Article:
Dano (端午, May 5th of the lunar calendar) is one of the major traditional festivals in Korea along with Sŏrnal (New Years Day, lunar calendar) and the harvest festival Ch’usŏk (August 15th, lunar calendar). Dano usually falls in early to mid June as measured on the solar calendar, a moment when spring turns into summer and when yang energy is at its peak. It represents a significant turning point in agriculture when farmers have just finished seeding and planting. The day thus marks the beginning of the growing season.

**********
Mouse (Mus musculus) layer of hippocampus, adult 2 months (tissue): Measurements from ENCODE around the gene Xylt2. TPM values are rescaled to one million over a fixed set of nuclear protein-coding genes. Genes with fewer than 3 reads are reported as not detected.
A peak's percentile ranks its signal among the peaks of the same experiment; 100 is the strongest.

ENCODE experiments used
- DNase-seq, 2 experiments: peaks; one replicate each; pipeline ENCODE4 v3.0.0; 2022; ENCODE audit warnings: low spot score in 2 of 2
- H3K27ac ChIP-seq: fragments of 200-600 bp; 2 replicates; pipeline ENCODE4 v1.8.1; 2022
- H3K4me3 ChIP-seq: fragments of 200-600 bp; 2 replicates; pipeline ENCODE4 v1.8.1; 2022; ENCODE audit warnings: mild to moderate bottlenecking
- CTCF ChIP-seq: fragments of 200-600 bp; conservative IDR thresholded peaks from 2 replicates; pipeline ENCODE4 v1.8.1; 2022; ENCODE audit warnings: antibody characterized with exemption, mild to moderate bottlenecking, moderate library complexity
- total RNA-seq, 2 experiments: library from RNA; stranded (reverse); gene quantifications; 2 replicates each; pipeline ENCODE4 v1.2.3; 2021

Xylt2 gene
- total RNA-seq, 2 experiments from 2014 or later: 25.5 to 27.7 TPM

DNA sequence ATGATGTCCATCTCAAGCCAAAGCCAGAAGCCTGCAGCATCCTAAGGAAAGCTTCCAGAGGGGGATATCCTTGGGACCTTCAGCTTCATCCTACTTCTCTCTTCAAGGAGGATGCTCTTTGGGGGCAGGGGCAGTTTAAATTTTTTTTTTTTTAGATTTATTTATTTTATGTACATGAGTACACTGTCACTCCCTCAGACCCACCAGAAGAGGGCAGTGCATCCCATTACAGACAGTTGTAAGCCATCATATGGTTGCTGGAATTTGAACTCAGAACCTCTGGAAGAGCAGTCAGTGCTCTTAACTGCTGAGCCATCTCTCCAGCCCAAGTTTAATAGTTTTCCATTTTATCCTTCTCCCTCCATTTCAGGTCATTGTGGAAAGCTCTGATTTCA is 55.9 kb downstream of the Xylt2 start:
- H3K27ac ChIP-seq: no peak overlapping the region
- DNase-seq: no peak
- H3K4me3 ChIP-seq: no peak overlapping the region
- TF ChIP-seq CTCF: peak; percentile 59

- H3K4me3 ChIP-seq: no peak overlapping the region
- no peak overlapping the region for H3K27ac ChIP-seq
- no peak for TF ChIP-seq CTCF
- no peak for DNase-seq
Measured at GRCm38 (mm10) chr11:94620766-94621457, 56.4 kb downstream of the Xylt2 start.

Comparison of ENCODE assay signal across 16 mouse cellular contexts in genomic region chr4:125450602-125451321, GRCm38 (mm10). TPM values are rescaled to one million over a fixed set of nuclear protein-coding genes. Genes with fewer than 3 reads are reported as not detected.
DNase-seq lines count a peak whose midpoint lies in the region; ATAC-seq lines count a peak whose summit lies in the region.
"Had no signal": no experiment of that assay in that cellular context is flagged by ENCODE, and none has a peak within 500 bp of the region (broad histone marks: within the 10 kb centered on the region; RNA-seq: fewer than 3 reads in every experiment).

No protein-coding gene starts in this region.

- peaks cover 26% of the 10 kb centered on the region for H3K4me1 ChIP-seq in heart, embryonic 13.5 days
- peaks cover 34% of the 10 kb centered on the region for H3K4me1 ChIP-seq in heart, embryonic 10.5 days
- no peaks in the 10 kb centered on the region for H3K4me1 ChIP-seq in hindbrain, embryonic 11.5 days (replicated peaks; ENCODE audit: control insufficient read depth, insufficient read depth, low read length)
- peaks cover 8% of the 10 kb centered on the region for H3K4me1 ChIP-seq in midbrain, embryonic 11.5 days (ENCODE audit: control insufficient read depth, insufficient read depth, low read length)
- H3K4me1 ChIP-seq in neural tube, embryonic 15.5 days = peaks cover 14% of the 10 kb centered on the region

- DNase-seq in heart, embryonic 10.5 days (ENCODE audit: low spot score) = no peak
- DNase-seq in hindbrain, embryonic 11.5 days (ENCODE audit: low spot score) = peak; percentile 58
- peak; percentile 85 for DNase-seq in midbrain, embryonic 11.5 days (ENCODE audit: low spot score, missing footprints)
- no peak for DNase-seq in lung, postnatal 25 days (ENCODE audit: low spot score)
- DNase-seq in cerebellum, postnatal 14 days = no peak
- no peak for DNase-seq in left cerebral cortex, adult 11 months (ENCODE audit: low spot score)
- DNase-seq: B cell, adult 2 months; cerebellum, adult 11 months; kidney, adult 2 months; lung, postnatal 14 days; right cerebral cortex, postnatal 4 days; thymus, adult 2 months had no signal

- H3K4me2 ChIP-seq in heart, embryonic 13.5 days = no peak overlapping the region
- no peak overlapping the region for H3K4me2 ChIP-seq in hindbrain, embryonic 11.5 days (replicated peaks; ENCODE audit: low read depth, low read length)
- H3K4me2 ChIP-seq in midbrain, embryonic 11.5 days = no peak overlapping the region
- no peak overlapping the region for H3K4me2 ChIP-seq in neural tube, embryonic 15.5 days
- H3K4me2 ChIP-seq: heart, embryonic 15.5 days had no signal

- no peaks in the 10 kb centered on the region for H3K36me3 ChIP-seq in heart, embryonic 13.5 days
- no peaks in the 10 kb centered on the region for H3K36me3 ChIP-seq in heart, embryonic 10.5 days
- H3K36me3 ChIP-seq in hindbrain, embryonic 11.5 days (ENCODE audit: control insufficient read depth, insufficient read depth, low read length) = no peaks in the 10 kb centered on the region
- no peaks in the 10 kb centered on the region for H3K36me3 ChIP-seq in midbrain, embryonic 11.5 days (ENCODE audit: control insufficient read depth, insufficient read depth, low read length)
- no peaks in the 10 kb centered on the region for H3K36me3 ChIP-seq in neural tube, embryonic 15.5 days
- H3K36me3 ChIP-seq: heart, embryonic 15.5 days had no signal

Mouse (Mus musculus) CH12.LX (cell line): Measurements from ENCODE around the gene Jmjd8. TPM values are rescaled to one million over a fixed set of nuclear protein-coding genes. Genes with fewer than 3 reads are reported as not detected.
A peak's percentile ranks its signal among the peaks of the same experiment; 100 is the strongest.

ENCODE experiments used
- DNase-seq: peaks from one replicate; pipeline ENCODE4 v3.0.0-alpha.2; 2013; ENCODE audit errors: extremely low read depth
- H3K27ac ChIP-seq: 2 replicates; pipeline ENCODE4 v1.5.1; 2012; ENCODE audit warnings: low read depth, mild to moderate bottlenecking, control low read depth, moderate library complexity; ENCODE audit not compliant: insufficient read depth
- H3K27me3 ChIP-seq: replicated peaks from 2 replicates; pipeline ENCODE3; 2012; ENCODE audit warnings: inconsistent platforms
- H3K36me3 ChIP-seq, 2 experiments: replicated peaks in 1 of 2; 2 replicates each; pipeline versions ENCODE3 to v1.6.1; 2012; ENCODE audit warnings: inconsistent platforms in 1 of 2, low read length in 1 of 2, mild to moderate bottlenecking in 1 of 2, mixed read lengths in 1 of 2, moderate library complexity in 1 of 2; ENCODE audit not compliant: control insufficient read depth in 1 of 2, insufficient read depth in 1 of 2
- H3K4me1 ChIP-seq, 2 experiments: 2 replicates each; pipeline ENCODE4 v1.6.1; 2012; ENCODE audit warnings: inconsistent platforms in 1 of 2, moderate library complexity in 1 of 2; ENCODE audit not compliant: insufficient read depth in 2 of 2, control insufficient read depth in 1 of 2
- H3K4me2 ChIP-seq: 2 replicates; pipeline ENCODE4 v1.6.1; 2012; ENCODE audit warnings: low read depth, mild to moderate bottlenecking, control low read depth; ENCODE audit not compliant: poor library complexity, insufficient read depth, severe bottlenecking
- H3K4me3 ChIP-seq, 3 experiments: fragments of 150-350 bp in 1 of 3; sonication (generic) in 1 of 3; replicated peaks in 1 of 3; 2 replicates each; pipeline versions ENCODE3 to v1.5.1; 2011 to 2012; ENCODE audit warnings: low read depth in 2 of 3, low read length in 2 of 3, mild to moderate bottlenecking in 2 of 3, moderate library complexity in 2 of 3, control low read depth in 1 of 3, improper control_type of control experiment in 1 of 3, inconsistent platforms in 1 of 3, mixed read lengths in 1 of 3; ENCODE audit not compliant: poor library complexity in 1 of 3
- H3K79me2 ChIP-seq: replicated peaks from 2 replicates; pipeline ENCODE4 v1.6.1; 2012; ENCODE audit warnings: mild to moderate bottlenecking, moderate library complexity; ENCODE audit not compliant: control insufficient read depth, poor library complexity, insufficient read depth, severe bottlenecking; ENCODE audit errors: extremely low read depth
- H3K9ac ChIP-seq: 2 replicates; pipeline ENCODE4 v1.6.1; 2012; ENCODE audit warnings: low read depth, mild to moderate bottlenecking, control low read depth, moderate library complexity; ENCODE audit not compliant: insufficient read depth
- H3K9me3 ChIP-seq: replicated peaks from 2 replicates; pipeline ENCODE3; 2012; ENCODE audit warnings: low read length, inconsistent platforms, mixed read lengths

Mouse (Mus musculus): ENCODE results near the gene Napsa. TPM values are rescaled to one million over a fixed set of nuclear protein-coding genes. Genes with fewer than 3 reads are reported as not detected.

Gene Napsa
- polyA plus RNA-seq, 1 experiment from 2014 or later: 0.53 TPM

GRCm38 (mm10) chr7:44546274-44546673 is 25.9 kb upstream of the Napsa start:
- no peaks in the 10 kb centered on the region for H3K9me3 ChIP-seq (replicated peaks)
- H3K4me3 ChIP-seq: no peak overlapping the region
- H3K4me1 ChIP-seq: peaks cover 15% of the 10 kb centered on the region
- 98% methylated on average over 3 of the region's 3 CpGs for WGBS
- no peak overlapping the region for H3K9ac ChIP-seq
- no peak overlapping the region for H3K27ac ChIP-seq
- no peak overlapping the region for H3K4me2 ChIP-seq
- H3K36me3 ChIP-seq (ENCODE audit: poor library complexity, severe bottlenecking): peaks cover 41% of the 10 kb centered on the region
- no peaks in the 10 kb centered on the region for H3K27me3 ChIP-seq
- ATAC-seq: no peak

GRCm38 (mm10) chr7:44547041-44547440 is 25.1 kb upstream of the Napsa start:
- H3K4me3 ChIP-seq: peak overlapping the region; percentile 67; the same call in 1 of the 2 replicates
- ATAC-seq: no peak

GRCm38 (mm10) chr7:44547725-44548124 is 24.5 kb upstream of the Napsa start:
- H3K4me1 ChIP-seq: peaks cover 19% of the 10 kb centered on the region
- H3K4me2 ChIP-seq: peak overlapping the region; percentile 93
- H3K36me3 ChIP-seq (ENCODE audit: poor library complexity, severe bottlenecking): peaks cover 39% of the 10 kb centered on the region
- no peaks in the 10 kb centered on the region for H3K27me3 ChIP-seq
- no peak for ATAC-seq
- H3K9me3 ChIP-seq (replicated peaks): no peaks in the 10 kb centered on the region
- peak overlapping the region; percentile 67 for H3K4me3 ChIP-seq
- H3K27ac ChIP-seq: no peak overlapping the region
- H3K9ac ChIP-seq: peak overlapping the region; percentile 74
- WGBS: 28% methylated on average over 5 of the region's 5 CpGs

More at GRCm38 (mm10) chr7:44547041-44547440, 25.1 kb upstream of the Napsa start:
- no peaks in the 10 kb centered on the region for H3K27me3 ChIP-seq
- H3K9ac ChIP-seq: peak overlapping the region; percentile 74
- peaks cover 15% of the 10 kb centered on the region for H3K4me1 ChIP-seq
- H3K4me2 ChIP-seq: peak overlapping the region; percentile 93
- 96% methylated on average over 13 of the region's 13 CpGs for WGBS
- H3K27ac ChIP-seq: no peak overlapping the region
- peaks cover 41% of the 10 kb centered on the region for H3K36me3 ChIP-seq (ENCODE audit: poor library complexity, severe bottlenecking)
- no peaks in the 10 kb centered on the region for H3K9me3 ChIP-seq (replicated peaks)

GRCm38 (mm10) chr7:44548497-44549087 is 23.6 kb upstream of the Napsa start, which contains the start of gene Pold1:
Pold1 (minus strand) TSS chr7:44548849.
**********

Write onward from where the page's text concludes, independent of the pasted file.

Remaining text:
Celebrating May 5th by the lunar calendar is a shared tradition among East Asian countries, but the activities differ widely. The Korean celebration includes traditional outdoor and indoor activities including swinging, wrestling, making special cakes containing spring herbs, washing hair with balsam, and giving gifts of fans for use in the coming summer.
The tradition appears in some well-known art works from the Chosŏn Dynasty (1392-1910): in the eighteenth century painting by Shin Yun-bok, and in the “Story of Ch’unhyang”, a famous love story circulated both through written text and through an oral performance tradition called p’ansori.